• Fibre undergoes a fermentation process in the large intestine leading to the production of slow-release energy in the form of volatile fatty acids that are absorbed with water and mineral salts to create reservoirs that can be used during effort.

 

VITAMINS

One wonders why it is necessary to consider all the vitamins when formulating equine diets. Horses are not able to synthesise any of the vitamins and, although there are small amounts of vitamins in the natural ingredients of a feed, the amounts are insufficient for the needs of horses in training. They are indispensable for good metabolism, particularly during effort.

TRACE ELEMENTS

The exact needs of horses in different disciplines for the various essential trace elements have not been determined. They are involved in many different physiological pathways sometimes as separate ingredients or in association with others so it is important not only to consider the supply of each micronutrient but also their bioavailability and the ratio between them after absorption.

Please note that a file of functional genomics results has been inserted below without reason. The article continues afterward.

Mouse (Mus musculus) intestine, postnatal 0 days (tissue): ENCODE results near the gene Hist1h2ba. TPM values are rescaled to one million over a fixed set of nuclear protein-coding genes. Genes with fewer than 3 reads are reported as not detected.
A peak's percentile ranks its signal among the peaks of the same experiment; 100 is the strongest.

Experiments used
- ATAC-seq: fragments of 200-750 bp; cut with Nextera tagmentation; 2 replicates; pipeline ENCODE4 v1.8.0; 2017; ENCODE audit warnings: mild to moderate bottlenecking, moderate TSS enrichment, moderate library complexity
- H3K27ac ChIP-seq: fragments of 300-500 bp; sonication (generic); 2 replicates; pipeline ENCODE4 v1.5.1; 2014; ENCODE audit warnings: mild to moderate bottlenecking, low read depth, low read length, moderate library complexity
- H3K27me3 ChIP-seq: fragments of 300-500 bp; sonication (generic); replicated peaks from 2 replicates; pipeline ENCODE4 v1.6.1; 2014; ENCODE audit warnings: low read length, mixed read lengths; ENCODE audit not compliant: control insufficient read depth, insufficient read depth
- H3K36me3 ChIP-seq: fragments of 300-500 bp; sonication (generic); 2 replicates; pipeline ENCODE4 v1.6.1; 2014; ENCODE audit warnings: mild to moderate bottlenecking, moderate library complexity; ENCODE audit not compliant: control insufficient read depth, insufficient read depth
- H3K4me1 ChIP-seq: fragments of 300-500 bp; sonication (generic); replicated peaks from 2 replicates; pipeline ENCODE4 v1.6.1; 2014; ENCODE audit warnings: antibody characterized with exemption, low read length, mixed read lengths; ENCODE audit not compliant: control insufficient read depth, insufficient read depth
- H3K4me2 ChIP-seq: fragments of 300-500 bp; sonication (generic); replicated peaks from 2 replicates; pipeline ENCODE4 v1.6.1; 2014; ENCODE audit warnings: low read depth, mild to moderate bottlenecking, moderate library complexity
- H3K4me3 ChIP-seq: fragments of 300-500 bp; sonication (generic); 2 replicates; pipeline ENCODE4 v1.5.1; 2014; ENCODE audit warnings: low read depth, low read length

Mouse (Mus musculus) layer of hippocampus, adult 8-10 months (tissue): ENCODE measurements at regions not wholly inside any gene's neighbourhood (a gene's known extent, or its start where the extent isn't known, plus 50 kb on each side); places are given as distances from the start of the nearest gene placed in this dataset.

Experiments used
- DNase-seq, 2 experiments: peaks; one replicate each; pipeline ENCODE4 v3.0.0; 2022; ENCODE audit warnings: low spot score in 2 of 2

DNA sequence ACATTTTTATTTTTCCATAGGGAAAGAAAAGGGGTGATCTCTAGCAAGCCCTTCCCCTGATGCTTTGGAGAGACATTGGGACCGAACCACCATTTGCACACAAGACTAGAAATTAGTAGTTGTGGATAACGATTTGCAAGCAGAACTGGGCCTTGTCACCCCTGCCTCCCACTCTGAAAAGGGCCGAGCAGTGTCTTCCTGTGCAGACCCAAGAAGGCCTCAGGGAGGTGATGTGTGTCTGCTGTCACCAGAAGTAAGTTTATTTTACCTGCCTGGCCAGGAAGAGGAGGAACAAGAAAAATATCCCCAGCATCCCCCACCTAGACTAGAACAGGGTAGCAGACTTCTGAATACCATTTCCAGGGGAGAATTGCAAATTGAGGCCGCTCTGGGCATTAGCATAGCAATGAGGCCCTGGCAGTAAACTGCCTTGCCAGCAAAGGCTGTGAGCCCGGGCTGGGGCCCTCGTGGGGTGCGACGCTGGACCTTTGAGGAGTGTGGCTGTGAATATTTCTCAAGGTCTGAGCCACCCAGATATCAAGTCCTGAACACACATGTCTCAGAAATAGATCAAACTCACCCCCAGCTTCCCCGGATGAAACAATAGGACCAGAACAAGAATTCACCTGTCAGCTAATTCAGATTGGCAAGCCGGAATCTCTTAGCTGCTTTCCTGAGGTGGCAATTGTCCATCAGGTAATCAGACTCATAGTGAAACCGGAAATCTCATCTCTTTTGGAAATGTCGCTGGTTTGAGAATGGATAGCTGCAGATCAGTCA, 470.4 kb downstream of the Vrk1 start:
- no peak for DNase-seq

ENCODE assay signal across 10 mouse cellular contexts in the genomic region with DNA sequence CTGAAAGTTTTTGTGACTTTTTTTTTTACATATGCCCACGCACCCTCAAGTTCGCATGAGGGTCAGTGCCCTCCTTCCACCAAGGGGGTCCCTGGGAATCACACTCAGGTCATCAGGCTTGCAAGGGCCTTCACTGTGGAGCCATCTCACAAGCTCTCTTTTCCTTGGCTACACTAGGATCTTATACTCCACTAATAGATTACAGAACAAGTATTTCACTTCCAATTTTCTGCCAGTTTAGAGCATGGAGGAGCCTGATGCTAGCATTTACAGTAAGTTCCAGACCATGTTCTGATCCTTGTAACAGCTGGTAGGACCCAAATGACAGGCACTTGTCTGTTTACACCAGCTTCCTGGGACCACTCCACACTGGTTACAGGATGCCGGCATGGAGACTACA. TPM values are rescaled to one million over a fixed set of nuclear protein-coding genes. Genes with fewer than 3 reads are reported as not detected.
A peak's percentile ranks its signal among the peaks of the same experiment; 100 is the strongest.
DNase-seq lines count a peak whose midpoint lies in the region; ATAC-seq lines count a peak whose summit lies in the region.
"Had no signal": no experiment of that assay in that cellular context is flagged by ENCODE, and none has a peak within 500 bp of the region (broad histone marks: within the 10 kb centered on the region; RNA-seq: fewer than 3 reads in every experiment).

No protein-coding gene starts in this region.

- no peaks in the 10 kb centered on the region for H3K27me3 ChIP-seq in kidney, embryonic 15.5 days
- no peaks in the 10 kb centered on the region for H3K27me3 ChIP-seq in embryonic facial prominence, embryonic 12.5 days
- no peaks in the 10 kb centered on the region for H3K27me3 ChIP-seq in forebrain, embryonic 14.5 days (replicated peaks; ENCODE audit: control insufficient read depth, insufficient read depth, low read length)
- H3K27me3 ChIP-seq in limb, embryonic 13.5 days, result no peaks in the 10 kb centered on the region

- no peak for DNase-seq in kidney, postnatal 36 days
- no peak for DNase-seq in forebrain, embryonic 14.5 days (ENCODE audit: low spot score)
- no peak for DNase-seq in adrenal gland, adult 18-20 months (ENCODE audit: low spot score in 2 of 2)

The latest research indicates that there is an advantage in combining different sources of trace elements (mineral and organic) to improve bioavailability. This may be particularly important in the nutrition of young horses or those in stressful situations.

AMINO ACIDS

Many articles on horse nutrition refer only to the need to formulate diets according to the protein content. The recommendation for adult horses is 12 % in the dry matter whereas young growing horses or lactating mares require 14 – 16 % of DM.

Proteins are made up from chains of amino acids – units containing one or more carboxylic acid (-COOH) radicals and one or more amide (-NH2) groups. TWYDIL® proposes the integration of amino acids in equine nutrition in order to balance their individual effects beneficially.